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Climate Change, the Kyoto Protocol and Civil Engineering Dr Stuart Parkinson

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Presentation on theme: "Climate Change, the Kyoto Protocol and Civil Engineering Dr Stuart Parkinson"— Presentation transcript:

1 Climate Change, the Kyoto Protocol and Civil Engineering Dr Stuart Parkinson

2 The basic science… Natural ‘greenhouse effect’ –Sun’s heat trapped by greenhouse gases (GHGs) Human emissions of GHGs trapping more heat This ‘global warming’ is leading to changes in climate Assessment of scale of the problem provided by Intergovernmental Panel on Climate Change (IPCC)

3 Defining the climate problem Present global temperatures –are 0.7  C higher than 100y ago –are higher than at any time in the last 1000y Predicted global temperatures in 2100 –will be between 1.4 and 5.8  C higher than 1990 –will increase faster than at any time since the transition from last Ice Age (10,000y ago) èLead to major changes in climate

4 Variations of the Earth’s Surface Temperature: 1000 to 2100 1000 to 1861, N. Hemisphere, proxy data; 1861 to 2000 Global, Instrumental; 2000 to 2100, SRES projections Source: IPCC (2001)

5 Reliability of scientific assessment Physics of Greenhouse Effect well understood (observations of Earth, Mars, Venus) Wide range of data on past climate –eg ‘ice cores’ show carbon dioxide and temperature have varied together over past 420,000y Climate models calibrated on past changes used to predict future changes

6 CO2 versus temperature

7 Human emissions of GHGs Carbon dioxide (60% of warming effect) from burning coal, oil, gas for energy; and deforestation Methane (20%) from gas leaks, livestock, paddy fields ‘F’ gases, eg HFCs (14%) from fridges, air-conditioning, electronics industry etc Nitrous oxide (6%) from nylon industry, agriculture etc

8 What will be the effects? Sea level rise – approx 0.5m by 2100 ‘More energetic hydrological cycle’ –More severe weather, eg storms, floods in some areas, with droughts in others Large regional changes in climate –Jeopardising food, water supplies Risk of dramatic/ irreversible climate shifts Poorer countries most vulnerable

9 Possible impacts Recent UK Meteorological Office study… Increase in people facing ‘water stress’ –extra 3 billion (four-fold increase) by 2080 Increase in people facing malaria –extra 290 million by 2080 Increase in people facing flooding –Eight-fold increase by 2080 Substantial die-back of tropical forests

10 Framework Convention on Climate Change (FCCC) Agreed at Rio Earth Summit in 1992 Aim: ‘to prevent dangerous anthropogenic interference with the climate system’ Method: control of greenhouse gas (GHG) emissions Industrialised countries agreed to act first 190 countries now ratified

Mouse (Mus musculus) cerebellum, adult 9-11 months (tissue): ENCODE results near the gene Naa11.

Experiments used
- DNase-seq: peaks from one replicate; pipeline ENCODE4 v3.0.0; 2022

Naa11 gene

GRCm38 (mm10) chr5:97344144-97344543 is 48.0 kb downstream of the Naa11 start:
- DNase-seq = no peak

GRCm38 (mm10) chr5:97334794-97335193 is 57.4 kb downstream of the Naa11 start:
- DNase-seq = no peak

11 Kyoto Protocol (KP) Agreed in 1997 Set targets and timetables for control of emissions of 6 GHGs in 38 industrialised countries (and EU) Combined target equals 5.2% reduction in net emissions between 1990 and 2008-2012 Allowed for use of carbon trading, carbon sinks (forestry etc)

12 KP Targets EU: 8% overall cut compared to 1990 –UK: 12.5% cut; Germany: 21% cut; France: 0% USA: 7% cut Japan: 6% cut most Eastern European countries: 8% cut Russia: 0% Australia: 8% increase

13 KP current status Entered into force on 16 th February, 2005 Ratified by 150 countries USA, Australia not ratified for ‘economic’ reasons

14 Tackling CO2 emissions Change energy production –Fuel switching, renewables, cogeneration, carbon capture and storage, nuclear? Preserve and improve forestry –Conservation, reforestation, afforestation Improve energy efficiency –Buildings/ transport/ industrial sectors

15 Improving energy efficiency in buildings sector Global CO2 emissions in 1990 (MtC/y) Annual growth rate (1990-95) Potential reduction in 2010 (MtC/y) Potential reduction in 2020 (MtC/y) Buildings16501.0%700-7501,000-1,100 Notes Buildings emissions are approx 25% of total global CO2 emissions from all sectors Figures include construction and use of buildings Most reductions available at negative net direct cost Source: IPCC (2001)

16 Technical measures Over 200 technical energy efficiency measures have been identified in buildings sector Main areas –insulation (roofs/ walls/ windows); efficient space heating/ water heating/ ventilation; efficient appliances/ lighting; environmental design; energy management systems; local energy sources (eg Bipv)

17 Technical measures Space heating is largest energy user ‘Integrated building design’ reduces energy use by 40% on average Use of energy efficient appliances/ lighting reduces energy use by 40% on average ‘Aggressive implementation’ can lead to major GHG reductions and be cost-saving

18 UK efforts Gov estimates UK will beat KP target –GHG emissions reduced by 21% by 2010 Buildings sector –Business UK ETS; climate change levy; CC agreements –Domestic Energy Efficiency Action Plan; promotion of new technologies

19 Conclusions Climate change resulting from human activity is an extremely serious global threat Buildings sector is a major source of GHG emissions Environmental action by the civil engineering sector is both cost-effective and can make a very large contribution to tackling the problem

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